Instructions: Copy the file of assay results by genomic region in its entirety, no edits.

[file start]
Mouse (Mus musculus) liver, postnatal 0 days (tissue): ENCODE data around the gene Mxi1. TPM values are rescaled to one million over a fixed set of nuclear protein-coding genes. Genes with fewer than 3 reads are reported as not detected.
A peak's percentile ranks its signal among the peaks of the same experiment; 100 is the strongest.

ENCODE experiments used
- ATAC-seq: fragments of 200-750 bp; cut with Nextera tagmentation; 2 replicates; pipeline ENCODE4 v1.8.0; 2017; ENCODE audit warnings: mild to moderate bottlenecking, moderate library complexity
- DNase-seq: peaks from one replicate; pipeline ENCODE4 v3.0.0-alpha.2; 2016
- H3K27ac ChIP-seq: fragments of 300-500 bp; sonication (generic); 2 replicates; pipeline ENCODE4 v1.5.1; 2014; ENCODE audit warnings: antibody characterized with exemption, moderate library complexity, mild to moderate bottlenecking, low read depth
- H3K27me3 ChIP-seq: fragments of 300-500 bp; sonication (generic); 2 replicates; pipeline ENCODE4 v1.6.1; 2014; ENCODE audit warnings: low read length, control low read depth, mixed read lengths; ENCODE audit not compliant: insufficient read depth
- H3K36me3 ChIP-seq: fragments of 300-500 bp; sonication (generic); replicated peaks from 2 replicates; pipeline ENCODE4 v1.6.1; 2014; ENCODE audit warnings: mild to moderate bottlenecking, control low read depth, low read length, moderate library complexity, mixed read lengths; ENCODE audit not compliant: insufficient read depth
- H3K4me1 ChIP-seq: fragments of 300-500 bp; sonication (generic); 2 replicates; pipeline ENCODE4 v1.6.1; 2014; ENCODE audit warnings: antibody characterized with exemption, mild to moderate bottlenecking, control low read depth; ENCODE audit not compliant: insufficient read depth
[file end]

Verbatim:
Mouse (Mus musculus) liver, postnatal 0 days (tissue): ENCODE data around the gene Mxi1. TPM values are rescaled to one million over a fixed set of nuclear protein-coding genes. Genes with fewer than 3 reads are reported as not detected.
A peak's percentile ranks its signal among the peaks of the same experiment; 100 is the strongest.

ENCODE experiments used
- ATAC-seq: fragments of 200-750 bp; cut with Nextera tagmentation; 2 replicates; pipeline ENCODE4 v1.8.0; 2017; ENCODE audit warnings: mild to moderate bottlenecking, moderate library complexity
- DNase-seq: peaks from one replicate; pipeline ENCODE4 v3.0.0-alpha.2; 2016
- H3K27ac ChIP-seq: fragments of 300-500 bp; sonication (generic); 2 replicates; pipeline ENCODE4 v1.5.1; 2014; ENCODE audit warnings: antibody characterized with exemption, moderate library complexity, mild to moderate bottlenecking, low read depth
- H3K27me3 ChIP-seq: fragments of 300-500 bp; sonication (generic); 2 replicates; pipeline ENCODE4 v1.6.1; 2014; ENCODE audit warnings: low read length, control low read depth, mixed read lengths; ENCODE audit not compliant: insufficient read depth
- H3K36me3 ChIP-seq: fragments of 300-500 bp; sonication (generic); replicated peaks from 2 replicates; pipeline ENCODE4 v1.6.1; 2014; ENCODE audit warnings: mild to moderate bottlenecking, control low read depth, low read length, moderate library complexity, mixed read lengths; ENCODE audit not compliant: insufficient read depth
- H3K4me1 ChIP-seq: fragments of 300-500 bp; sonication (generic); 2 replicates; pipeline ENCODE4 v1.6.1; 2014; ENCODE audit warnings: antibody characterized with exemption, mild to moderate bottlenecking, control low read depth; ENCODE audit not compliant: insufficient read depth